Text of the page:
| existence, undergoes a massive worldwide outage?     
| [...]
| But there are FOSS alternatives to Skype people really should start 
| considering now. One is the OpenWengo Project. Businesses, and even 
| individuals, should also consider setting up their own Asterisk servers with 
| encryption.   


Why proprietary code is bad for security

,----[ Quote ]
| Tho Skype is using an encrypted protocol, it’s still their own, non-disclosed 
| code and property. So we don’t know what it contains. 
| [...]
| It’s time to stop accepting that we are the bad guys, and to stop consuming 
| things we just don’t understand (and cannot, because they are proprietary,  
| closed-source systems). 
| Say no to companies, or even governments who treat you like this. Start using 
| open sourced products and protocols wherever you can. Even if you could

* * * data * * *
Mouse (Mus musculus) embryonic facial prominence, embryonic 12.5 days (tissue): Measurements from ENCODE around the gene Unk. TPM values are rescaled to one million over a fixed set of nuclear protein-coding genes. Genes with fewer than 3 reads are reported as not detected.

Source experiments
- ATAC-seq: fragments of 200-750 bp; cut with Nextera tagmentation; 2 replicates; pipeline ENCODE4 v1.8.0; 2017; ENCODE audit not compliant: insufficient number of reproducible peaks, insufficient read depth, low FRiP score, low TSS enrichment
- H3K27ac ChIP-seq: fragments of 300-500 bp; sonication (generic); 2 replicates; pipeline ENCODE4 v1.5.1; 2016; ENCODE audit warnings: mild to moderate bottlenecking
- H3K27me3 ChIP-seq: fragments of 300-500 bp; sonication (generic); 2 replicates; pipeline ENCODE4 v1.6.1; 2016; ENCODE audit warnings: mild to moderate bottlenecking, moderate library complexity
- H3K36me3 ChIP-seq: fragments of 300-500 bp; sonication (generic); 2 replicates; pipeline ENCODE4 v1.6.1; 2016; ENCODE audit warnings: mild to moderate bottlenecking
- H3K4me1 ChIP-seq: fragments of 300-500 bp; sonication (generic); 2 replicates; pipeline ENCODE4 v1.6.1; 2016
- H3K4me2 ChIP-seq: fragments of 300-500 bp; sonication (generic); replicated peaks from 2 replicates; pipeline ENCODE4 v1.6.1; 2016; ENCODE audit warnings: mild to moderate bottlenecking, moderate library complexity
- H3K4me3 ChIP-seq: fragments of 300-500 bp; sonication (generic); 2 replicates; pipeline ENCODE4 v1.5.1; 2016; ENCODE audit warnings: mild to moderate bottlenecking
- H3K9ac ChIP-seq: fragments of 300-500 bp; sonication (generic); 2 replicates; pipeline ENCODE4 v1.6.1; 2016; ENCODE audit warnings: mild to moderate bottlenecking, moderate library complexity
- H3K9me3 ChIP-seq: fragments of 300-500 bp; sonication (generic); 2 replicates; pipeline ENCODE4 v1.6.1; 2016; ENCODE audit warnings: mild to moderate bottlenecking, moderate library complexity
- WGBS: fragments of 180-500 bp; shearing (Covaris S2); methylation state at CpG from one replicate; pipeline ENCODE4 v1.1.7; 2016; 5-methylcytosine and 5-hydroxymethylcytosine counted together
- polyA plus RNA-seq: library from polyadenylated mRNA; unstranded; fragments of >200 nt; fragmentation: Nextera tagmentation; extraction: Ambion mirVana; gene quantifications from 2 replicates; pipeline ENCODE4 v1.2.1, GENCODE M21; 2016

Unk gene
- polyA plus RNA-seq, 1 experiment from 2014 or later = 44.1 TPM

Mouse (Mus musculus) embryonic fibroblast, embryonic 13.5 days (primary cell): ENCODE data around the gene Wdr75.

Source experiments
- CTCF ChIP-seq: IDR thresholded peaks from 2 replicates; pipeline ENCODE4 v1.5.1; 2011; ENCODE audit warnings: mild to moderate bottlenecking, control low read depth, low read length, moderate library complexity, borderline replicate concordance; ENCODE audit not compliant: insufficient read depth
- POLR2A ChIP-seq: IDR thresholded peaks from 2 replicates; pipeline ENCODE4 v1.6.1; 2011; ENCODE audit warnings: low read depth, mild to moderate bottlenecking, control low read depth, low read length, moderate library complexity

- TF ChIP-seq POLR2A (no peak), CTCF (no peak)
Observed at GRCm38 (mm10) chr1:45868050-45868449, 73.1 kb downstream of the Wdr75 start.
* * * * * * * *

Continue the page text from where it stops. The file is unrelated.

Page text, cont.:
| still never understand the code used in these systems, there are still lots 
| of people who can, and who will examine it. The magic word here is “peer 
| review” - your friend or buddy or neighbour may be able to understand all 
| that, and to help. No, not with Skype or Windows or any black box from Cisco.      


Did NSA Put a Secret Backdoor in New Encryption Standard?

,----[ Quote ] 
| Which is why you should worry about a new random-number standard that 
| includes an algorithm that is slow, badly designed and just might contain a 
| backdoor for the National Security Agency.  


,----[ Quote ]
| "Is this a good idea or not? For the first time, the giant software maker